Court president Karl Huber said the court would not be another inquiry committee. It would concentrate on “the core task”—i.e., it would “conduct proper criminal proceedings, that could not be challenged in an appeal court, and verify if the defendants were guilty according to criminal law”.
In advance of the proceedings, presiding judge Manfred Götzl had pointedly displayed his contempt for the concerns of victims and the public interest in the trial. Only 50 media representatives were allowed to attend the much too small courtroom, and these failed to include a single member of the Turkish media, although 8 of the 10 murder victims were of Turkish origin.
Only after a ruling by the Supreme Court did the Munich OLG reassign seating for the media—this time, through a lottery excluding major national media bodies that could have delegated legally trained journalists.
The federal prosecutor is planning a monumental trial lasting more than two years. It has compiled 600 folders with 280,000 pages of investigation files and will summon 600 witnesses. The indictment alone consists of 488 pages. But much of this detail—such as the brand of shampoo used by Zschäpe—is largely irrelevant to an assessment of the murders. The background to the crimes, however, remains in the dark.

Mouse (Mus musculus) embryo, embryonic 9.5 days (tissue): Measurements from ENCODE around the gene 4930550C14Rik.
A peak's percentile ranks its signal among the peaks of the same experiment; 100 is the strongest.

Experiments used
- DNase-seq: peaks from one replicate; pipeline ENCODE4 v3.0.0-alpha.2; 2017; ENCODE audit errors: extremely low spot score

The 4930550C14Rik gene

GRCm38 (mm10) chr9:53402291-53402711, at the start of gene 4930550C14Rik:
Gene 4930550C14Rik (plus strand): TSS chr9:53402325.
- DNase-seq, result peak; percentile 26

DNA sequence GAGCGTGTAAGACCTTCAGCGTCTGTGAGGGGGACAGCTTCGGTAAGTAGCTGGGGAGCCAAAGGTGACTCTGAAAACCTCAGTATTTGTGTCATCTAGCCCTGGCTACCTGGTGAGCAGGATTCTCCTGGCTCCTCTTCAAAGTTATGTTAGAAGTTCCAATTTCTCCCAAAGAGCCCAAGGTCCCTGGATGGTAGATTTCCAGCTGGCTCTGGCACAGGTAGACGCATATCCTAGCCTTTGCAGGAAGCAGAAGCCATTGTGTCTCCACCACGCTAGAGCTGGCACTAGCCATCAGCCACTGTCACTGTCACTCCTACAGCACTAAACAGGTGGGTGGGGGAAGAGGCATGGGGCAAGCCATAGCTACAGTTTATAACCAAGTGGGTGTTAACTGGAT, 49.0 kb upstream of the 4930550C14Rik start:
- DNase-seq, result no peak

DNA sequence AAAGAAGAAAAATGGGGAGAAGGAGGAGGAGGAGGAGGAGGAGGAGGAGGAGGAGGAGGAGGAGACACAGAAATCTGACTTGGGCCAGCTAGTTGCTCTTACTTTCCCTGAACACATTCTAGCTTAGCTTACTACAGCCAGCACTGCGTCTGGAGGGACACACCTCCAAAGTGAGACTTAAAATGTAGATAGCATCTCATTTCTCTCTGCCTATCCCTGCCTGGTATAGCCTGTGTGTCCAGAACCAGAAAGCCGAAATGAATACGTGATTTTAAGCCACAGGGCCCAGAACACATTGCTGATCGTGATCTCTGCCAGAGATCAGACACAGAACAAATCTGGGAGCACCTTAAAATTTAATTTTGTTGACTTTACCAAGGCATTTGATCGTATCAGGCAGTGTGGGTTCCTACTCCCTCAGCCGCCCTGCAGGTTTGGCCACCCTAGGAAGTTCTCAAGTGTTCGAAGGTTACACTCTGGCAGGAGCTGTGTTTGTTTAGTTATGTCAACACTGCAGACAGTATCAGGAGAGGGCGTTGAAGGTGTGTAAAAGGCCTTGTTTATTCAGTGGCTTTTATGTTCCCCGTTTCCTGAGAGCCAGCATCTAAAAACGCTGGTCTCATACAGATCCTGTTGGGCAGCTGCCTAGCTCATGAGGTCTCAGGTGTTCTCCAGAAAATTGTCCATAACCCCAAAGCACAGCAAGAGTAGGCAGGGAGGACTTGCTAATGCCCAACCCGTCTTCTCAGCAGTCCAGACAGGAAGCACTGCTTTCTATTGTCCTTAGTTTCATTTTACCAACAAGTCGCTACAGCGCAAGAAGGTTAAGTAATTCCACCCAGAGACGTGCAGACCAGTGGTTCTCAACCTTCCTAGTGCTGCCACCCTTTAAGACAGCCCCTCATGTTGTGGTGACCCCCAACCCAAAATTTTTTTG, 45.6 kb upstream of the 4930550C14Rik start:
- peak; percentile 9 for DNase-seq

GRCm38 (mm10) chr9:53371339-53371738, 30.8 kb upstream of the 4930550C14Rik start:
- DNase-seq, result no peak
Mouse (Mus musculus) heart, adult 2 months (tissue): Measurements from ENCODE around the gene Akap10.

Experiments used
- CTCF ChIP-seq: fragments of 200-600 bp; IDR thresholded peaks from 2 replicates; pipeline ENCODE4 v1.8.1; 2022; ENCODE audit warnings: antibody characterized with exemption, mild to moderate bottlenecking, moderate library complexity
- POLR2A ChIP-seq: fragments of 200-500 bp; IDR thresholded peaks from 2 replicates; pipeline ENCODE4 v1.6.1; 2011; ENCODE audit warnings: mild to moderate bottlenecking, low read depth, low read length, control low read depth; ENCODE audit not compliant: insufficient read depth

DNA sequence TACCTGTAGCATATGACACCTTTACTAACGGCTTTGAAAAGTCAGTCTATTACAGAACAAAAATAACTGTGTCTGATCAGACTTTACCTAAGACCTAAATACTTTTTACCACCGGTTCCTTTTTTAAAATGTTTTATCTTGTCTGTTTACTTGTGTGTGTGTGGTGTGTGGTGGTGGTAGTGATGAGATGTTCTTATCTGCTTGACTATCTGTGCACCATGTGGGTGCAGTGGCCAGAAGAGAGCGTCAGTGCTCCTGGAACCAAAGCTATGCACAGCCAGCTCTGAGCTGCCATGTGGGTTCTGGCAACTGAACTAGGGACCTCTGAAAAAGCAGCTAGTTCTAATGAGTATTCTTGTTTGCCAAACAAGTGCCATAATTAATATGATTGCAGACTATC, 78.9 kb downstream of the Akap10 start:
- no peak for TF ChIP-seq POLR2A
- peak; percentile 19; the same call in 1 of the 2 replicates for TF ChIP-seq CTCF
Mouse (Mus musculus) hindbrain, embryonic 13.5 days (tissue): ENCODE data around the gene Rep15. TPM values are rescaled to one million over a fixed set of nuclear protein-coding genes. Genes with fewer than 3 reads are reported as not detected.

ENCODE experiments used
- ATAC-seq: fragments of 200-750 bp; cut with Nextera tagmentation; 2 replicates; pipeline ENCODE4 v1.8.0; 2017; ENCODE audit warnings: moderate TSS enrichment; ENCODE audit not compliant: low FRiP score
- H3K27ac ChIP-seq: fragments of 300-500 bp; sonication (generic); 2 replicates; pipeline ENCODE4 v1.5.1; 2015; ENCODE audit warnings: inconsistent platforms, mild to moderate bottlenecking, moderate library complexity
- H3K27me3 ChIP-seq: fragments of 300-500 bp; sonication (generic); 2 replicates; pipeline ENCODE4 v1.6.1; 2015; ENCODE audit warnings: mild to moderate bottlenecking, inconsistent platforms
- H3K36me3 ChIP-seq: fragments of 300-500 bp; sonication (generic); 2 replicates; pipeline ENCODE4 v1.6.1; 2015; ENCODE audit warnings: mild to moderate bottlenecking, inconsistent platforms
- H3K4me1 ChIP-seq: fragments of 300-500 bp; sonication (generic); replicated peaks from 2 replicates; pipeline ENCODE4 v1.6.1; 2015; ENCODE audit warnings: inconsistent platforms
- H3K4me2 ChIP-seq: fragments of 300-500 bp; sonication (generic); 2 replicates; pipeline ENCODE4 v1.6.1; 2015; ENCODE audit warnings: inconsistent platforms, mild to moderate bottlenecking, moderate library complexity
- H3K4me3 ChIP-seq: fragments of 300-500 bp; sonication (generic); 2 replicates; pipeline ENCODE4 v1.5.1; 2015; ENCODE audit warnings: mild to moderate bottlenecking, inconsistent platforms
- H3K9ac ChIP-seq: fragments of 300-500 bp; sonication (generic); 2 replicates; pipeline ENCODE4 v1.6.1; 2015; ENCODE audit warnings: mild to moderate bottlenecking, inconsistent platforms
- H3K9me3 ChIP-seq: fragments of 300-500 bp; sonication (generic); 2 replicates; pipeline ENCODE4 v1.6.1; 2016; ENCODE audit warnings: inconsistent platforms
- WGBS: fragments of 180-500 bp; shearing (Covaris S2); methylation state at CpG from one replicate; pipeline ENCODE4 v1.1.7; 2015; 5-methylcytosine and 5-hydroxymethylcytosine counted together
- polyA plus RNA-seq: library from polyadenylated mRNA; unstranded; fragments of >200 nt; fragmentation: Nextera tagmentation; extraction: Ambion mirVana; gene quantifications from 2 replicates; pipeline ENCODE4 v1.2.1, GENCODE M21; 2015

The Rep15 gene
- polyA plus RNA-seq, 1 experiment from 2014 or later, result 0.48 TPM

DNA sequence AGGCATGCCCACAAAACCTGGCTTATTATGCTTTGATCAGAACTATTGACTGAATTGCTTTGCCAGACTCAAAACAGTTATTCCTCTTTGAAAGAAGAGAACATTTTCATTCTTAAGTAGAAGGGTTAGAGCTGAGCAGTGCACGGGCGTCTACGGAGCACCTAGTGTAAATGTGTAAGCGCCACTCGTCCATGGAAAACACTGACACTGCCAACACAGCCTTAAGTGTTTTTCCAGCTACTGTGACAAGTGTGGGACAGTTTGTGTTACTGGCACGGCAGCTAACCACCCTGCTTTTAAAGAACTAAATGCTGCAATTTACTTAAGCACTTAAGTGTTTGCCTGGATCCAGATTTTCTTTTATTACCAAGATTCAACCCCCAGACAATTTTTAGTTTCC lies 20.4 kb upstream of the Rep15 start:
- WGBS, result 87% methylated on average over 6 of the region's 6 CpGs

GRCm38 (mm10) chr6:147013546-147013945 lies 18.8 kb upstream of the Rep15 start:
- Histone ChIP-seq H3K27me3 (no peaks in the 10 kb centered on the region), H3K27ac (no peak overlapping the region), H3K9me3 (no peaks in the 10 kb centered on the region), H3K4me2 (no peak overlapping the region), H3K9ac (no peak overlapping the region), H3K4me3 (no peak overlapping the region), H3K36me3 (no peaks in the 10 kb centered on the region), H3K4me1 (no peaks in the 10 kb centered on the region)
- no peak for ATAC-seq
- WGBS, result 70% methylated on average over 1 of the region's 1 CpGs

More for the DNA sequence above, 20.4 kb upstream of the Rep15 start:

At the press conference, the co-plaintiffs’ attorneys were confident they will be able to penetrate the obstructive stance of the federal prosecutor and the court.
Attorney Scharmer explained that they were intent on finding out more than what was mentioned in the indictment, and on making the background of the NSU a subject of the proceedings. “These questions cannot be suppressed. And we will ask them”, he said.
Representing the children of Enver Simsek, who was murdered in Nuremberg, attorney Stephen Lucas added that the plaintiffs had not only been victims of the murder of their family members; they were also victims of misguided official investigations, where “negligence or intent may well have played a role”.